Story Nattha Keenapan/Video by Jingjai N.
(The story was published in the Bangkok Post newspaper on May 1, 2012)
CHIANG MAI, Thailand – When Poon* left home more than a year ago he loved his new-found freedom: no adults to answer to, no schools to attend and all the time in the world to hang out and have fun with his new friends on the streets of Thailand’s second largest city.
But Poon, now 10, quickly learned that life on the streets also meant sleeping on a filthy sidewalk in front of a 7-eleven store in the city’s red light district, a place that offered no protection from chilly night winds, mosquitoes, stray dogs and inebriated passers-by.
Poon says his mother is an alcoholic and a sex worker, and that he left home because he could no longer tolerate the beatings she doled out. On thestreet, he pent his days wandering the internet cafes and convenience stores. By night, he worked in the sex trade, pimped to local men and foreign tourists by the older boys he had met on the streets.
“I wanted to be a doctor, but not anymore,” says Poon, shaking his head and looking down at the floor. “I was kicked out of school……but I want to go back to study.”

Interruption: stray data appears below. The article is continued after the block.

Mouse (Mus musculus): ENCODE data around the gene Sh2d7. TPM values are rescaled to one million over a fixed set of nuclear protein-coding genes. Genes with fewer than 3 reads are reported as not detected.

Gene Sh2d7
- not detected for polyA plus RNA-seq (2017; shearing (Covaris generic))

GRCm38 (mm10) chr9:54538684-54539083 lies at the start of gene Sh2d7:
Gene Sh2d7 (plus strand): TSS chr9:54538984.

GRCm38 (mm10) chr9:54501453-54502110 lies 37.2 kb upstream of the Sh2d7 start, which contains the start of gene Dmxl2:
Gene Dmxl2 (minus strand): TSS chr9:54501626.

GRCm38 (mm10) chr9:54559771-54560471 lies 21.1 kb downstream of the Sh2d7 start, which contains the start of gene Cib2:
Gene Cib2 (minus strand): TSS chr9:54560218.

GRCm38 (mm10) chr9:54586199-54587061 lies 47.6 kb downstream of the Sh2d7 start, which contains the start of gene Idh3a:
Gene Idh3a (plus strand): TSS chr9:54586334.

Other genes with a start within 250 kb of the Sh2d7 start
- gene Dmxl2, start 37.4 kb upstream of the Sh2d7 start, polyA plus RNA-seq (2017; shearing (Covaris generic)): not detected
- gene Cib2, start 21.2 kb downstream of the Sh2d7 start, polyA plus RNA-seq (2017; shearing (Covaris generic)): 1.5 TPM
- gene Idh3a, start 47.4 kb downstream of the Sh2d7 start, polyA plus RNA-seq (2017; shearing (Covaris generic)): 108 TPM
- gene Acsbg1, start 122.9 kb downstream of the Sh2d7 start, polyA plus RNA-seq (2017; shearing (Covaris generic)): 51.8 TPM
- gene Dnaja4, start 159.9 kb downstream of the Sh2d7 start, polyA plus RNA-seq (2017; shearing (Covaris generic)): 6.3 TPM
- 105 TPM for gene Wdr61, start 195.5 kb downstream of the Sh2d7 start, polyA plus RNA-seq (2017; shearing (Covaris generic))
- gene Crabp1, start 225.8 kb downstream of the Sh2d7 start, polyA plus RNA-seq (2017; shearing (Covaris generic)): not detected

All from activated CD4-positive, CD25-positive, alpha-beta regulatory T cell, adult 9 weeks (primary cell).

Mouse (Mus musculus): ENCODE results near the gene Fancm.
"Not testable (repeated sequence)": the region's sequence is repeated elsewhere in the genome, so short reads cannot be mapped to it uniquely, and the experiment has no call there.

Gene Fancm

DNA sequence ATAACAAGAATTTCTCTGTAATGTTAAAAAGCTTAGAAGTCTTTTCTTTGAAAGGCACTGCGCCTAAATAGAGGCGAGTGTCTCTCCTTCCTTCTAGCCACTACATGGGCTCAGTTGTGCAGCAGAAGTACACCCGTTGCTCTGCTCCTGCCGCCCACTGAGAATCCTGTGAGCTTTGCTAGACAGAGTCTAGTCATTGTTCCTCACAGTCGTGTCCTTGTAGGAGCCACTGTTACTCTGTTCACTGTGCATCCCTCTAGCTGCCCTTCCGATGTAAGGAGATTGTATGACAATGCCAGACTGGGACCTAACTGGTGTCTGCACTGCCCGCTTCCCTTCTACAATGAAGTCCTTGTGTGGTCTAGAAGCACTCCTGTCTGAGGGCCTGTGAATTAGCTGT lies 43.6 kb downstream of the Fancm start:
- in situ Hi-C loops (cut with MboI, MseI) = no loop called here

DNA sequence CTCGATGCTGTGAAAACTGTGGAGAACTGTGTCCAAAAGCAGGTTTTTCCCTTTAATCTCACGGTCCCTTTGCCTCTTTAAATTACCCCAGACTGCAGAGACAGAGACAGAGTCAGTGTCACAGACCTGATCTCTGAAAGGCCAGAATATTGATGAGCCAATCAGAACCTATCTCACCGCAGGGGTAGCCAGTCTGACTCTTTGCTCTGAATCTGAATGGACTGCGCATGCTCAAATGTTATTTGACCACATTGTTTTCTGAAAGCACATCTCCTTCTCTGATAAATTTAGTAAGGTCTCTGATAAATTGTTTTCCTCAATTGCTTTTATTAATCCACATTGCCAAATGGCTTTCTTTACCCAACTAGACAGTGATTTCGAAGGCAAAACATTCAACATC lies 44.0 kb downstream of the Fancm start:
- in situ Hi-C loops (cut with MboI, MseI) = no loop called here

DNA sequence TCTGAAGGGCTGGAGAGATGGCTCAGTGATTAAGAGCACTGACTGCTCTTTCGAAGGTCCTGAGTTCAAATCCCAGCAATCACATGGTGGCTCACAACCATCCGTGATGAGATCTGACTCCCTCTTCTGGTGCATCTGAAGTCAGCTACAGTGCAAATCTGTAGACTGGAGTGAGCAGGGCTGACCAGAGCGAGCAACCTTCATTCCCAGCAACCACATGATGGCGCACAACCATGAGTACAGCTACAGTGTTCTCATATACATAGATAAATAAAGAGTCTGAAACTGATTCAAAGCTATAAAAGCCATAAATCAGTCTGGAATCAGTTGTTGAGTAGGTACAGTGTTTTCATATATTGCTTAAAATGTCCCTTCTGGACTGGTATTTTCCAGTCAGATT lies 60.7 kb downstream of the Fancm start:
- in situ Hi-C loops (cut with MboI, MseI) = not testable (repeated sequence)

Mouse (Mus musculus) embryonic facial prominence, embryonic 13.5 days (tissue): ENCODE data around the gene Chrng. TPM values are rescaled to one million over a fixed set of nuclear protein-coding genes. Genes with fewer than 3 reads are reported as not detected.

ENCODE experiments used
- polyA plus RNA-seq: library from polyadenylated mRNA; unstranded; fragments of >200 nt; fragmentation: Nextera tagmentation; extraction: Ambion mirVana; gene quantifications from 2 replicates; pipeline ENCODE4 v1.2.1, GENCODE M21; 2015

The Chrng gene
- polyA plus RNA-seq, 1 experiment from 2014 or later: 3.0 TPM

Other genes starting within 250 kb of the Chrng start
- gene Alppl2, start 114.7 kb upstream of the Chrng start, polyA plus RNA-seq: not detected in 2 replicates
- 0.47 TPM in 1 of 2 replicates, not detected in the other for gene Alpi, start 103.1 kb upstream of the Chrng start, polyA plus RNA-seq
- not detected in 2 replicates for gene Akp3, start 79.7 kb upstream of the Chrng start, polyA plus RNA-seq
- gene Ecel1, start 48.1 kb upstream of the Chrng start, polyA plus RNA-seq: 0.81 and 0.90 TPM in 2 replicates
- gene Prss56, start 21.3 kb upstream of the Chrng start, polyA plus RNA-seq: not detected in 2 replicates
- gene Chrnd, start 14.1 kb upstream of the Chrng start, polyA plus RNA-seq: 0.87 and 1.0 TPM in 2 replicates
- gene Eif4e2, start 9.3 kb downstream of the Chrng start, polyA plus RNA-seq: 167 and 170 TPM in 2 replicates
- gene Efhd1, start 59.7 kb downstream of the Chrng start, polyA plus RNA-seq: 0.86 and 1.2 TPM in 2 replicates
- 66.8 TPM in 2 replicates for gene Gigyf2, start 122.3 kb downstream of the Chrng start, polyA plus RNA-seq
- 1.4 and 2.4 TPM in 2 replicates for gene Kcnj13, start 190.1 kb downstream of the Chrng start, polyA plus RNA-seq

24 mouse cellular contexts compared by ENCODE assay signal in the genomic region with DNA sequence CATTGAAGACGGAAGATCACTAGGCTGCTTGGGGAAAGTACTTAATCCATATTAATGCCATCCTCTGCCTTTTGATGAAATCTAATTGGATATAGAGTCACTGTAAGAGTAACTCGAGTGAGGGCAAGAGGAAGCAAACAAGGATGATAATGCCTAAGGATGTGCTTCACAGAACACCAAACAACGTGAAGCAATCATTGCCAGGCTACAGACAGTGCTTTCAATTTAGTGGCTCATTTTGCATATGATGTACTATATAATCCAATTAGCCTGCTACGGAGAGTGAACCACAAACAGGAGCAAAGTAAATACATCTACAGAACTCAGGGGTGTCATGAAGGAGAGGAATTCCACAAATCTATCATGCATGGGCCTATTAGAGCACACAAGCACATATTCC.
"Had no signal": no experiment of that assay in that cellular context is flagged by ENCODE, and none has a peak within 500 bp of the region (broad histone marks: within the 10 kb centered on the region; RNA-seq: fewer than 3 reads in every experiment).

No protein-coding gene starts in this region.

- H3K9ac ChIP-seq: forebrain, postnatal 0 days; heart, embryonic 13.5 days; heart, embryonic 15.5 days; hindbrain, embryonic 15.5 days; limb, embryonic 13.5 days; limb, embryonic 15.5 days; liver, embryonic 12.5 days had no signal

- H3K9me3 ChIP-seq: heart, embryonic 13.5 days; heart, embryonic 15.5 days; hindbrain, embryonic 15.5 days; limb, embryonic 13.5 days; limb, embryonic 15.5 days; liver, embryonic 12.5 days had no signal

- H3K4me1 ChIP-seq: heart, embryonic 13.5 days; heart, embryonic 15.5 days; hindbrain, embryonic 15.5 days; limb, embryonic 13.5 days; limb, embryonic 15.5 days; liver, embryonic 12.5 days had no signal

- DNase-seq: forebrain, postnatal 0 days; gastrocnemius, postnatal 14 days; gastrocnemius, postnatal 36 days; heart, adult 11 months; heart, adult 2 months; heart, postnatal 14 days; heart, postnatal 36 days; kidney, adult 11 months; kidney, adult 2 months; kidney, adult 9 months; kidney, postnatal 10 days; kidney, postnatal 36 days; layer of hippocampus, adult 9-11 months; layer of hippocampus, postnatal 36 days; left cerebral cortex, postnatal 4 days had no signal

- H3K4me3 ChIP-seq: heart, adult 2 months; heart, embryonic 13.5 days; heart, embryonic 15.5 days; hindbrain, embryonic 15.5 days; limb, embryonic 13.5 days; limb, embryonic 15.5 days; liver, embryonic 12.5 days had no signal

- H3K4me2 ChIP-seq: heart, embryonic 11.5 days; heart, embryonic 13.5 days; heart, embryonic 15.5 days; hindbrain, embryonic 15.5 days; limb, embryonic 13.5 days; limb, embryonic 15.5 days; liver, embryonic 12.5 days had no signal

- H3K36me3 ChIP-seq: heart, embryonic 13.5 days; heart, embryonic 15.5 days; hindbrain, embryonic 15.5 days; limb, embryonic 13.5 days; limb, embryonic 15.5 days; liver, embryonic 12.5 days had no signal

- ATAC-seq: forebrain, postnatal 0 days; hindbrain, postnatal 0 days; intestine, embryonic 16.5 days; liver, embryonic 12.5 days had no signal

Poon is one of the many children in Thailand driven out of their homes by a combination of poverty and domestic violence, said Anuchon Holsong, Manager of the Volunteer for Children Development Foundation (VCDF) in Chiang Mai, a non-government organization (NGO) working with street living and working children that received UNICEF support in the past.
Many of the children living on the streets in Chiang Mai come from families that are either too poor, or for various other reasons, simply unable to care for them, Anuchon said. Most of the children who only work on the streets beg or sell flowers and are undocumented ethnic minority children who have migrated to Chiang Mai with their families.
A 2010 survey about street living and working children carried out by the Foundation for Better Life of Children, a local NGO, estimated that there are 30,000 children on the streets of Thailand. Most are in the capital, Bangkok, and in Chiang Mai, Pattaya and Phuket.
“Children who live or work on the streets are at great risk of violence, abuse, exploitation, drugs and HIV,” said Sirirath Chunnasart, a UNICEF Child Protection Officer. “They often have little or no access to health, education or other social services.”
The survey also noted that an increasing number of street living and working children are entering the sex trade. Casual sex and unwanted pregnancies are becoming more common among these children, while HIV infection is also a major concern.
“Most of the children know nothing about HIV/AIDS,” said Pod Rungrodkulporn, an outreach worker for VCDF in Chiang Mai. “Many children are lured into sex trade by their older friends. They spend most of the money they earn on drugs and on playing games in internet cafes. When the money is gone, they go back to sex work again.”